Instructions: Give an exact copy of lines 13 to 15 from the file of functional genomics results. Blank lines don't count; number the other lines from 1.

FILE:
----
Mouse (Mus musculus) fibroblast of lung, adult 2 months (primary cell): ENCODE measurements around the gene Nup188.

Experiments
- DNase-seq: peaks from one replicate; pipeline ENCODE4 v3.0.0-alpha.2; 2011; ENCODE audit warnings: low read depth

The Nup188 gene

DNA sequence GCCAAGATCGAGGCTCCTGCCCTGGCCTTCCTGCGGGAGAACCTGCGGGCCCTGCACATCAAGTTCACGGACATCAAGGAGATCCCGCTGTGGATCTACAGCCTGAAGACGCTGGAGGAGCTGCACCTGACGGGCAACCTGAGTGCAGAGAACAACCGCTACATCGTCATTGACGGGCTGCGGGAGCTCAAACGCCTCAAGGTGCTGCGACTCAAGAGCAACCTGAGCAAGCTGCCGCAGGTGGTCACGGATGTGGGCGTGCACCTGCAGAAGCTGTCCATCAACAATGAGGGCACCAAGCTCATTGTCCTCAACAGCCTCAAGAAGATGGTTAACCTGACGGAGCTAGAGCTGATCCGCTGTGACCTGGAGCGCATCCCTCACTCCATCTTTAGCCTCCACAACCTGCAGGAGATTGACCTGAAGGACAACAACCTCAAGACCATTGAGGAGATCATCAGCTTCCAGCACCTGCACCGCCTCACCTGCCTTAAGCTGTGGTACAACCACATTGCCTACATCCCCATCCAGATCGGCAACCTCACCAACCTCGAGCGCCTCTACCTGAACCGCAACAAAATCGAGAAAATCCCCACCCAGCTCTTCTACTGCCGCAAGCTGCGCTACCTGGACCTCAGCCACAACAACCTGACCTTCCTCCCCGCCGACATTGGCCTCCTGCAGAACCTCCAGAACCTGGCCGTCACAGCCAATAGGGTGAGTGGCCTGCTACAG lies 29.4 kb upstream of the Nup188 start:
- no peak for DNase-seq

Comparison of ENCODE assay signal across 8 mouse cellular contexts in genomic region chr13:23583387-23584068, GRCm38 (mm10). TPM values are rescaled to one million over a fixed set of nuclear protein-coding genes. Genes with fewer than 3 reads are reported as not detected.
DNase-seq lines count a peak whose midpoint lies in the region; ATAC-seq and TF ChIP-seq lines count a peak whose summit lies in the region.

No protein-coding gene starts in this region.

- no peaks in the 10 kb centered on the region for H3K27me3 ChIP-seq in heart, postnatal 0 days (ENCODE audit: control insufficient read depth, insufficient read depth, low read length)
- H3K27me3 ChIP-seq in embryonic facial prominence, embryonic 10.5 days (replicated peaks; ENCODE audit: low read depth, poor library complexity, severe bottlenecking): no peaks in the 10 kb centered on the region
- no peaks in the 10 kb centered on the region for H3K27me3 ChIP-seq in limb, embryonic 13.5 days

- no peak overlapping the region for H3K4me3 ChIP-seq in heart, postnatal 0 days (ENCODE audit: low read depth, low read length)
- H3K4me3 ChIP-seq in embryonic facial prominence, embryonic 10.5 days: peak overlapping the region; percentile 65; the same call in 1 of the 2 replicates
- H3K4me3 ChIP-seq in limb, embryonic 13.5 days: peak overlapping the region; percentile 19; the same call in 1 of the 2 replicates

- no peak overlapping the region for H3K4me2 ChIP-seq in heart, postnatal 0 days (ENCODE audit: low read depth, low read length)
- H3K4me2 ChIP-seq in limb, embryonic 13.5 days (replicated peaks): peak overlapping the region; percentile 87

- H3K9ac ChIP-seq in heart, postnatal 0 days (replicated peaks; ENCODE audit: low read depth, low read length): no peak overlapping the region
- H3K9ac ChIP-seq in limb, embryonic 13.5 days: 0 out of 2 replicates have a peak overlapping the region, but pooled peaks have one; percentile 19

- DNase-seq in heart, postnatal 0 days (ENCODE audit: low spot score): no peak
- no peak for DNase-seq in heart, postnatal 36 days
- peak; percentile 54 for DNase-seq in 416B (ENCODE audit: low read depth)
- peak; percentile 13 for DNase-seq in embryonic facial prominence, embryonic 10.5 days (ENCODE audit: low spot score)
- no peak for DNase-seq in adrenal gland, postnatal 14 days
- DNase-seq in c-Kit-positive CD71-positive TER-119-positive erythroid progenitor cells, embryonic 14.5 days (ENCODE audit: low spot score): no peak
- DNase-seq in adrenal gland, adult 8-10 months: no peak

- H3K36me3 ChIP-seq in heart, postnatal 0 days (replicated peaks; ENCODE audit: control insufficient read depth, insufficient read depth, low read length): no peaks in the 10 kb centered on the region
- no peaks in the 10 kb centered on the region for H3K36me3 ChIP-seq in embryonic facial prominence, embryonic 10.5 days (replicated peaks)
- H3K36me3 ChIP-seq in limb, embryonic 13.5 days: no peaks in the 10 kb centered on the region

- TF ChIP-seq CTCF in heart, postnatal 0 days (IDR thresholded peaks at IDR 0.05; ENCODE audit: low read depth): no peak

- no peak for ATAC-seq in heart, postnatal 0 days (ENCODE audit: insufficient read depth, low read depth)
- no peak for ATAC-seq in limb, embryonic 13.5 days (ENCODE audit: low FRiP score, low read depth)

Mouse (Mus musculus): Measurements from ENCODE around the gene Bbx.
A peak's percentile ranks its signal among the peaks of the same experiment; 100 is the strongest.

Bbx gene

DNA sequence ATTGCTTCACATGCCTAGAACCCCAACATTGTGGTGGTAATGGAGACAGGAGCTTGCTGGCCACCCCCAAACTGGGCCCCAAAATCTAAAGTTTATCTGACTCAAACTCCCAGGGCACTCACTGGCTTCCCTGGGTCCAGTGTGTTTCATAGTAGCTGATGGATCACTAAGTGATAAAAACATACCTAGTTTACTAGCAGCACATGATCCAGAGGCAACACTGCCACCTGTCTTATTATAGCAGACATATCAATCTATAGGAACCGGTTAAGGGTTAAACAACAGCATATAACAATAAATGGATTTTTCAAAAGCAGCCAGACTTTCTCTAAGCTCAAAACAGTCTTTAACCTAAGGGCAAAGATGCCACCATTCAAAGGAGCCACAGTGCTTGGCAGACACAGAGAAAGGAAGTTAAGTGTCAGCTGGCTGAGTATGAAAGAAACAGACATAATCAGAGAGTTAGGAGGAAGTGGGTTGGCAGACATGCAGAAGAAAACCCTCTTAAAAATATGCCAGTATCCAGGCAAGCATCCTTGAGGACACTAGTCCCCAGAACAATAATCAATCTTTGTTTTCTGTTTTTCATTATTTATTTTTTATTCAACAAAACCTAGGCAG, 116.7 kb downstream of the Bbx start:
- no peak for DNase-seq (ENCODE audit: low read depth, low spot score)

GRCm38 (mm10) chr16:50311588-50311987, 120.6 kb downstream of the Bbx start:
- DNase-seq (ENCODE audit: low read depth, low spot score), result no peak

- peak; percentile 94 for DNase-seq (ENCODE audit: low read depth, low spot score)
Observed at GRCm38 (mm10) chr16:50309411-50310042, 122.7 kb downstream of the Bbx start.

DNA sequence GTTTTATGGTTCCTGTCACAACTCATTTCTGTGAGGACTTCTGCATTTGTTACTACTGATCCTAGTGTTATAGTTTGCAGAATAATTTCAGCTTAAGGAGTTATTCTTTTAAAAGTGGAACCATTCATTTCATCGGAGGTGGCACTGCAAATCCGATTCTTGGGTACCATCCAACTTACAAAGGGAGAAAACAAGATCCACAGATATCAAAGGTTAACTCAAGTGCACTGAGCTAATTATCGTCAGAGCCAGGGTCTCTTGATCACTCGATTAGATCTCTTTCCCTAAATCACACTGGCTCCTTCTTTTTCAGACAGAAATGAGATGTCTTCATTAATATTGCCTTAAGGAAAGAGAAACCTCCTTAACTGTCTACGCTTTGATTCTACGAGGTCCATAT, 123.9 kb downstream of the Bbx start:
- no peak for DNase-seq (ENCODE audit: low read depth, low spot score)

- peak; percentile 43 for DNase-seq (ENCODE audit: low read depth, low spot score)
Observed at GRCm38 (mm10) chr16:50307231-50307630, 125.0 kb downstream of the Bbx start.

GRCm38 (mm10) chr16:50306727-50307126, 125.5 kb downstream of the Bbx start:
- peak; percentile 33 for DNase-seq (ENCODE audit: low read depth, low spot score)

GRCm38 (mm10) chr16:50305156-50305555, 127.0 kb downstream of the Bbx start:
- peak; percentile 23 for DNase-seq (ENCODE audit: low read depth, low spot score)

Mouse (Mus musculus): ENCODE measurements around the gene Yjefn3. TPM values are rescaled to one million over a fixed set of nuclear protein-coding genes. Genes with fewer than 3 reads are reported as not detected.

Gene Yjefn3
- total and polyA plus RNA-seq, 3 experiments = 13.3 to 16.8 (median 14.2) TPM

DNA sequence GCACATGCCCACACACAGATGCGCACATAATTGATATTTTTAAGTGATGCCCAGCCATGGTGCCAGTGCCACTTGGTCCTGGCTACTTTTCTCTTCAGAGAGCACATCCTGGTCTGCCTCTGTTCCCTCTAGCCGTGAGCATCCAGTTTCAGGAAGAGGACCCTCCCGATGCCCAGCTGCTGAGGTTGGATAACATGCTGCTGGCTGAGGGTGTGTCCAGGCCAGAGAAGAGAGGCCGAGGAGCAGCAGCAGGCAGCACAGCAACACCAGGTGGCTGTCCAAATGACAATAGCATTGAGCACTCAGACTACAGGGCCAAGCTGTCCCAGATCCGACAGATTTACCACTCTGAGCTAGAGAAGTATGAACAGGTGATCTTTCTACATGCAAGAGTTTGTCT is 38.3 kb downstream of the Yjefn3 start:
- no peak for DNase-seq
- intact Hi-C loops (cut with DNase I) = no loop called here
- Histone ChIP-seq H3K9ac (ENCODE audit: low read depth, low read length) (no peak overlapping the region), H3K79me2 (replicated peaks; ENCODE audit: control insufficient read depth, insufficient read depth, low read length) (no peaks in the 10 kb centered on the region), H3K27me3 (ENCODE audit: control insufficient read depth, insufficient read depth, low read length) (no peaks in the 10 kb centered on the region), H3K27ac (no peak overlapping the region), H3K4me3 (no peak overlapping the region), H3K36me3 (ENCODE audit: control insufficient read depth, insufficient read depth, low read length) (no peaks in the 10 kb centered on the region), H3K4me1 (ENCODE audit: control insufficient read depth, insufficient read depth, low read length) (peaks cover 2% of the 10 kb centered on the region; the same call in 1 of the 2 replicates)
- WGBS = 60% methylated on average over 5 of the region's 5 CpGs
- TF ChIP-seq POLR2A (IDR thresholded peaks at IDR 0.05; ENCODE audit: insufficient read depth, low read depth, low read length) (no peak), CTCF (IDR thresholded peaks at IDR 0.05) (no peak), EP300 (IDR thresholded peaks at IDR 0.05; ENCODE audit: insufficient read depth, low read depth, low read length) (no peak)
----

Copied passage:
- no peak overlapping the region for H3K4me3 ChIP-seq in heart, postnatal 0 days (ENCODE audit: low read depth, low read length)
- H3K4me3 ChIP-seq in embryonic facial prominence, embryonic 10.5 days: peak overlapping the region; percentile 65; the same call in 1 of the 2 replicates
- H3K4me3 ChIP-seq in limb, embryonic 13.5 days: peak overlapping the region; percentile 19; the same call in 1 of the 2 replicates